The Triennial Review of the HSE, launched by the Department for Work and Pensions ("DWP") back in April 2013, provided a wide reaching review of both the form and functions of the HSE. Whilst the report published last month highlights the near universal agreement that the regulator remains valid and fit for purpose, the comments made in relation to the HSE's Fee for Intervention (“FFI”) regime were not so encouraging. Little over a year since its inception in October 2012, the recommendation that FFI be phased out unless a number of fundamental concerns can be addressed is a clear shot across the bows of this new regime.
Rather than being in response to any perceived failings by the HSE, the triennial review complies with Government policy which dictates that all such non-departmental public bodies ("NDPBs") undergo a substantive review at least once every three years. It is perhaps unsurprising therefore, that by and large, the conclusions of the review are positive and encouraging of the HSE.
Widespread investigations have been conducted, including analysis of performance information, consultation with individuals and key organisations interacting with the HSE, and also a public consultation, to which DWF submitted a detailed response following a debate session with key clients across a range of sectors. Following this, the report usefully identifies a number of areas where the structure and governance within the HSE can be improved, these include areas such as performance analysis, length of investigations and relationships with other organisations and regulators.
In line with our own perceptions, and those of many of our clients, the overall conclusion of the report is that there is a continuing need for the functions that the HSE delivers, and a strong case for these being most effectively delivered in the model currently adopted.
Fee for Intervention
Despite the near universal agreement that the regulator remains valid and fit for purpose, the report's conclusions in respect of the FFI regime, a topic only brought within the scope of the review by the wealth of comments received from stakeholders, are of particular interest.
Since the inception of the FFI regime, a growing area of DWF's work has been advising its clients in relation to both the issues posed upon receipt of an invoice and for the processes needed to challenge them. Aside from the obvious issue of cost, there are potentially significant consequences for both current and future HSE investigations, along with ramifications for any related civil claims that may arise following a workplace accident, which clients need to carefully consider before payment of an invoice.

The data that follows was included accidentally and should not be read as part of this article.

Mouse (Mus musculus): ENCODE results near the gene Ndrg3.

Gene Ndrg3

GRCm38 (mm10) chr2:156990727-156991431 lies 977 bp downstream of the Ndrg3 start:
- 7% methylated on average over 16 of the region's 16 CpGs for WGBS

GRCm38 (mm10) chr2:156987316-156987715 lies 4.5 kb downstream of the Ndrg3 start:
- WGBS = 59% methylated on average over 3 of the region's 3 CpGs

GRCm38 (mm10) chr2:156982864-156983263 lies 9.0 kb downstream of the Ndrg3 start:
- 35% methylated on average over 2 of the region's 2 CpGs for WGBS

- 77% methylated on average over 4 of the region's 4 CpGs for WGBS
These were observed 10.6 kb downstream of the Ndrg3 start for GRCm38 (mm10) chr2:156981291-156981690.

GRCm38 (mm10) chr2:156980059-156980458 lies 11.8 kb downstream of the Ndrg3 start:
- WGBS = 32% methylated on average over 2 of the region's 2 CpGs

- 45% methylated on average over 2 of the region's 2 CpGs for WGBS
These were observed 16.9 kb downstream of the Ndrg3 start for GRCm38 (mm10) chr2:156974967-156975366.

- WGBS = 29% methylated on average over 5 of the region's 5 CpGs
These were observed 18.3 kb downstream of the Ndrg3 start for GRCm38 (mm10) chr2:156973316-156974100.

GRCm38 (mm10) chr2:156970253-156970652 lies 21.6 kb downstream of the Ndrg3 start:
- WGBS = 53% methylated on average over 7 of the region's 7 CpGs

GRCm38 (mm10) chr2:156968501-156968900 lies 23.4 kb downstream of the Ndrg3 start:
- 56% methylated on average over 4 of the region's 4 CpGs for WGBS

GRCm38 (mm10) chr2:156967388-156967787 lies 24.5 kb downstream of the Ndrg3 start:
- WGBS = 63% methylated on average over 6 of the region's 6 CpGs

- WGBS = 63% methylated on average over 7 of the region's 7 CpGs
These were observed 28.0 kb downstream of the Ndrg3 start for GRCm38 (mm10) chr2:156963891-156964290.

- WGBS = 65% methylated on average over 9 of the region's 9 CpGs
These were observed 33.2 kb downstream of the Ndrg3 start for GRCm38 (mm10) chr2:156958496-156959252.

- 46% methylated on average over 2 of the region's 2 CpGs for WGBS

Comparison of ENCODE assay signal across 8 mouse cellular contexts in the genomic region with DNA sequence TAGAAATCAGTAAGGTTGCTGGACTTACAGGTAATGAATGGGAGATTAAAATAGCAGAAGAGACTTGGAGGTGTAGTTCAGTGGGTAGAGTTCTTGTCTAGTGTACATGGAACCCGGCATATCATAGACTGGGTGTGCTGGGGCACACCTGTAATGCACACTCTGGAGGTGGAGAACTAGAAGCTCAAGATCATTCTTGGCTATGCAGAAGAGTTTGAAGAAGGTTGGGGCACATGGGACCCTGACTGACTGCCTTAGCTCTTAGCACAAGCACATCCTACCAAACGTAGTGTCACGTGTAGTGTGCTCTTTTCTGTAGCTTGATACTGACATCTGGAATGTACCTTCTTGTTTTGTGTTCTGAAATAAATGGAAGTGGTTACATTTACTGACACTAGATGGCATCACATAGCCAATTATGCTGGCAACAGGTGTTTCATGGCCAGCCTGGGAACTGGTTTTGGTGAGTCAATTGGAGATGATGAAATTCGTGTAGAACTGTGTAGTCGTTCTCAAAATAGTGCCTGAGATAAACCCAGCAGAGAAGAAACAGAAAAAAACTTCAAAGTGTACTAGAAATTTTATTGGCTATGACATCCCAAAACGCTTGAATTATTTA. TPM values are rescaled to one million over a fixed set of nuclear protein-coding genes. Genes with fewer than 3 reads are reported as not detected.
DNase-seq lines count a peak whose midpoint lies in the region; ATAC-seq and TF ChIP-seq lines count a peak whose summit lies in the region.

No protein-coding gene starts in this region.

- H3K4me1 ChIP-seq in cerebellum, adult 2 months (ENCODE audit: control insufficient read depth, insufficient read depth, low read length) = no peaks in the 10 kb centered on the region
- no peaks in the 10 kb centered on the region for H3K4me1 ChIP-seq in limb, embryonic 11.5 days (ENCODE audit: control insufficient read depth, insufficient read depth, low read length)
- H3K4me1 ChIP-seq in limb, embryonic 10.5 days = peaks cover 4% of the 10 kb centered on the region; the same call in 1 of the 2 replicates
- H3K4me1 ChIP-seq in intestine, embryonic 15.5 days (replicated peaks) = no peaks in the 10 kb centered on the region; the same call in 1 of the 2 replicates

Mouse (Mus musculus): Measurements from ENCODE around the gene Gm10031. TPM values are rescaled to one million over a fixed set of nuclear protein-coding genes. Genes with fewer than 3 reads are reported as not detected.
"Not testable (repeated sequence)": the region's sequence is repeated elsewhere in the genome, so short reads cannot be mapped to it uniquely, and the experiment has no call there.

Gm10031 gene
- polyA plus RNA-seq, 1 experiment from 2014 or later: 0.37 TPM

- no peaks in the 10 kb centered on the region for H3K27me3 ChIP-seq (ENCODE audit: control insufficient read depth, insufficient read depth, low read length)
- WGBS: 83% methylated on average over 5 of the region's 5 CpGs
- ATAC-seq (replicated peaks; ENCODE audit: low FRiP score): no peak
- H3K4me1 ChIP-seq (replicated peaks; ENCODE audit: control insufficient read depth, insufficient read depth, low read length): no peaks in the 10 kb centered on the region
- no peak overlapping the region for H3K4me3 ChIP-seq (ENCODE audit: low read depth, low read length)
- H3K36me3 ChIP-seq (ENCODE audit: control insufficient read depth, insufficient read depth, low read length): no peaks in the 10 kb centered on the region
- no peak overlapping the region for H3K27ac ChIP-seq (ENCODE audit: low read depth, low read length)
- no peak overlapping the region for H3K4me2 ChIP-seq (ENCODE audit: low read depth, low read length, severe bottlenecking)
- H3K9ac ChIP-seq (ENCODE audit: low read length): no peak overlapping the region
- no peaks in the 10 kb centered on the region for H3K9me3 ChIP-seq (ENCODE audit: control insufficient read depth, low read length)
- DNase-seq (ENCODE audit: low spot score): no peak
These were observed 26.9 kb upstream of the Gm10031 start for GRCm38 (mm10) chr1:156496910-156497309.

We are seeing a growing divide between HSE inspectors and companies, often as a result of borderline cases of alleged material breach and arguments over how much time the inspectors have spent on the cases and the apportionment of such time between dutyholders. Particularly in light of the goal-setting nature of our health and safety legislation and absence of any definitive guidance as to what constitutes a material breach, the discretion afforded to inspectors and ties with the HSE's funding creates an unease with many clients upon receipt of an FFI invoice.
As recognised by the report, these concerns over FFI have damaged the perceived impartiality, independence and therefore integrity of the HSE.
Furthermore, having worked closely with clients to challenge invoices through those appeal procedures afforded by the HSE, we have long been concerned over the independence of these processes. At present, only upon escalation to dispute level 2 when the dispute is considered by a panel of HSE staff and an independent representative, do we see any independent input into the decision.
This too has been picked up upon by the review, noting a need for at least one independent person involved at the first formal stage in FFI appeals.
The phasing out of FFI?
Having branded the FFI regime a dangerous model in need of urgent review, we await to see how the government will respond to these serious concerns. Whilst a ministerial statement has welcomed the recommendations around reforming the HSE it stopped short of making any recommendation that they be adopted. The statement further provided that some of the recommendations require further consideration and therefore the Government will respond more fully later this year.
With HSE funding already having been cut by approximately £80 million over three years and with funding set to be further reduced over the next two years, the revenues raised by FFI form an important part of the HSE's funding strategy. Against this backdrop, we consider it unlikely that the FFI regime will be phased out altogether. In any event, whether it need be removed entirely it is perhaps too early to tell. What is clear however is that there is a need to minimise the detrimental effects observed in the FFI regime and we welcome further discussions on this topic.
This information is intended as a general discussion surrounding the topics covered and is for guidance purposes only. It does not constitute legal advice and should not be regarded as a substitute for taking legal advice. DWF is not responsible for any activity undertaken based on this information.